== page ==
Phil Jackson Says Part Of Calderon Trade Is His Biggest Mistake As...

Phil Jackson Says Part Of Calderon Trade Is His Biggest Mistake As Knicks President

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Phil Jackson has earned himself a place in the hearts of Los Angeles Lakers fans after bringing five championship banners to the Staples Center. Unfortunately, things didn’t work out for him to remain with the franchise, and he ultimately agreed to become the President of Basketball Operations for the New York Knicks.

Jackson, known for his insightful and often introspective comments, recently spoke with Charley Rosen of Today’s Fast Break about his experiences thus far in New York, and he was forthcoming about what he feels has been his biggest mistake since moving into the front office. Ironically, it was a deal in 2014 that would eventually impact the Lakers:

“I think the biggest mistake I made was actually this. One of the first deals I engineered when I came back to New York was to trade Tyson Chandler and Raymond Felton to Dallas for Shane Larkin, Jose Calderon, Wayne Ellington, Samuel Dalembert, plus a second-round pick that the Boston Celtics owed to Dallas. In talking with Dallas, I was given the option of taking that pick or else taking Jae Crowder. I liked Crowder but I thought he wouldn’t get much of a chance to play behind Carmelo, so I took the pick which turned out to be Cleanthony Early. While Cleanthony has missed lots of time in the past two seasons with us, he still has the potential to be a valuable player. Even so, I should have taken Crowder.”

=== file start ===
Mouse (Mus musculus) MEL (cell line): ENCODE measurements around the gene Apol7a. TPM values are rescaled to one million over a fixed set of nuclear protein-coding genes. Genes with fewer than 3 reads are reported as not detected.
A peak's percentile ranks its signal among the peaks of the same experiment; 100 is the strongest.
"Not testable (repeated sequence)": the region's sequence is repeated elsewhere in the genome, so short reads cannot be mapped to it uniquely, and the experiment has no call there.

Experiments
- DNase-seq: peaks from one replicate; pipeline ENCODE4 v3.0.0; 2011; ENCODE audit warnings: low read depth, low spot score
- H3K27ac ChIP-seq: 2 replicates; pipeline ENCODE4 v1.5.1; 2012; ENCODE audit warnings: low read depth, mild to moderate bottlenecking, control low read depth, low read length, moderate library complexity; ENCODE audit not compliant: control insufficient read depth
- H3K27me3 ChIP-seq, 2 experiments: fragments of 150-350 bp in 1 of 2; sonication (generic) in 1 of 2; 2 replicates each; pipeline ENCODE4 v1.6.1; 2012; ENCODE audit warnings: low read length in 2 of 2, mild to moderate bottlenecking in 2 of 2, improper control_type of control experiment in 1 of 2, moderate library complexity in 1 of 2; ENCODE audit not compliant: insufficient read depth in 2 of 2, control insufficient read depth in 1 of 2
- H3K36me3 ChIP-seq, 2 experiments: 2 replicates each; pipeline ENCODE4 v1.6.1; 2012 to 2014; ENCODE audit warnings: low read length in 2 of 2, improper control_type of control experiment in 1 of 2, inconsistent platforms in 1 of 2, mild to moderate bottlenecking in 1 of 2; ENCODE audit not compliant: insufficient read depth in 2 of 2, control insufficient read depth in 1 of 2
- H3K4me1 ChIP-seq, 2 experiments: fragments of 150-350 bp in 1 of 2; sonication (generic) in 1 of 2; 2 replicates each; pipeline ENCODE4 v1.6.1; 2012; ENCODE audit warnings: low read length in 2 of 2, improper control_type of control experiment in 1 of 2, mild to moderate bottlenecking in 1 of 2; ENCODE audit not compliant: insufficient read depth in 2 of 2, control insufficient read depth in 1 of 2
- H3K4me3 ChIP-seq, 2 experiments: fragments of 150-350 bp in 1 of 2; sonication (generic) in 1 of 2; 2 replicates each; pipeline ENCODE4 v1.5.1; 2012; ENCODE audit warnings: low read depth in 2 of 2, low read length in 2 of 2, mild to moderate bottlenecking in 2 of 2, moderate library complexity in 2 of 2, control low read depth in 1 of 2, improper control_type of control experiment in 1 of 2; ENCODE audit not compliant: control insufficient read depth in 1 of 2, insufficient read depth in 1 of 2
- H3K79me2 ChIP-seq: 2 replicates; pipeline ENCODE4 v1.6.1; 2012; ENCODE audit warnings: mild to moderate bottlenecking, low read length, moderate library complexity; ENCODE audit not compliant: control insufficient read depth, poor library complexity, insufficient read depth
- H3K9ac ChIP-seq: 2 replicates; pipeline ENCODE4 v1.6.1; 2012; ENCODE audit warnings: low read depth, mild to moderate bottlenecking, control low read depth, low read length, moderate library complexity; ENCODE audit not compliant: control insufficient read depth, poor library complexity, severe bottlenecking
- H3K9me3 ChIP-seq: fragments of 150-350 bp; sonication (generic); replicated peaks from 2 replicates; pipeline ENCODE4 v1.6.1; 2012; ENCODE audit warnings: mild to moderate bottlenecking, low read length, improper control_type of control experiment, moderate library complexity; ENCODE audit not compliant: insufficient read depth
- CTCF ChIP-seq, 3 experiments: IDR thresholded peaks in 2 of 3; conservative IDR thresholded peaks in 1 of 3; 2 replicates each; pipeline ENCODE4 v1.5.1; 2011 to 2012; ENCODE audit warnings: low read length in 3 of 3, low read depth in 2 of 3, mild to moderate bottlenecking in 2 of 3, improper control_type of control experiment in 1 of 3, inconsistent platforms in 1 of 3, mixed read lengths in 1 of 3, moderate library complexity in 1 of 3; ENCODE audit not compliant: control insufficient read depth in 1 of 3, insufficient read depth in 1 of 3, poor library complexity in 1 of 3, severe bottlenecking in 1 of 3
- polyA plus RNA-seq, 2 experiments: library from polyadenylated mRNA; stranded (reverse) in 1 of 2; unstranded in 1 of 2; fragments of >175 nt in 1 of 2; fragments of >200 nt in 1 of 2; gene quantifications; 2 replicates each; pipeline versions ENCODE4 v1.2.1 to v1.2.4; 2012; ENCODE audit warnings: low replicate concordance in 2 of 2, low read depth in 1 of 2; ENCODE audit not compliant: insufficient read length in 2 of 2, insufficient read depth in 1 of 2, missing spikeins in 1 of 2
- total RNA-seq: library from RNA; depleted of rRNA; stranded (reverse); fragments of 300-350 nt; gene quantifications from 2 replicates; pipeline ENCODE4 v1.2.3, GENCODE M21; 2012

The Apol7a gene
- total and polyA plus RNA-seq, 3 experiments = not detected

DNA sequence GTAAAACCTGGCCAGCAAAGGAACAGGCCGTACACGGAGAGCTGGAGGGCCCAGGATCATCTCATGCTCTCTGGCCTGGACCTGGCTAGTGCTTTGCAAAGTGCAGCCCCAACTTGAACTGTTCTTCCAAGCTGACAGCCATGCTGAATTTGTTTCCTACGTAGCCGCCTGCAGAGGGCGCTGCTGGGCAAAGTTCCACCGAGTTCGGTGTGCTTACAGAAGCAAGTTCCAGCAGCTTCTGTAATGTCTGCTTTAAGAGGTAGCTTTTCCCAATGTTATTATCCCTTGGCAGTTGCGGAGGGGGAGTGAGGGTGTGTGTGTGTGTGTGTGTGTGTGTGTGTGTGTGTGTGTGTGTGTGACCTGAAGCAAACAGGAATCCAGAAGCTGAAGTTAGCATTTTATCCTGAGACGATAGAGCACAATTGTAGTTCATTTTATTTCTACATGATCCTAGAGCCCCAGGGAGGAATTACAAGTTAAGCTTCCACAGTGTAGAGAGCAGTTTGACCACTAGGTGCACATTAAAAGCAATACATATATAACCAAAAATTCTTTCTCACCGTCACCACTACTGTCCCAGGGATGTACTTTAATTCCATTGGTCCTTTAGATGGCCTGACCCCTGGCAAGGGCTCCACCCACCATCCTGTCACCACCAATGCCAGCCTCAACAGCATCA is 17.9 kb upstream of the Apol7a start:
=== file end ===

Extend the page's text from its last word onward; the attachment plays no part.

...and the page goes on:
While Jackson is absolutely correct that he should have taken Crowder, who has become a key cog for the Boston Celtics, the ramifications of the deal were far-reaching.

Jose Calderon was traded from New York this summer to the Chicago Bulls as part of the Derrick Rose trade, only to be re-routed to the Lakers when Chicago needed to open up cap room to sign Dwyane Wade. Perhaps even more interesting is that Jackson ultimately chose not to keep Ellington, instead sending him to the Sacramento Kings later that same summer.

The Kings waived Ellington a month later, and he caught on with the Lakers, who infamously opted to keep the plucky guard over a center named Hassan Whiteside. Had Jackson taken Crowder instead of a second round pick, it’s possible that the deal he made with Sacramento would not have happened, which could potentially have prevented Ellington from joining the Lakers.

It’s a stretch, but had Jackson not made the mistake of passing on Crowder, it’s possible that Whiteside would have ended up breaking out for the Lakers instead of the Miami Heat.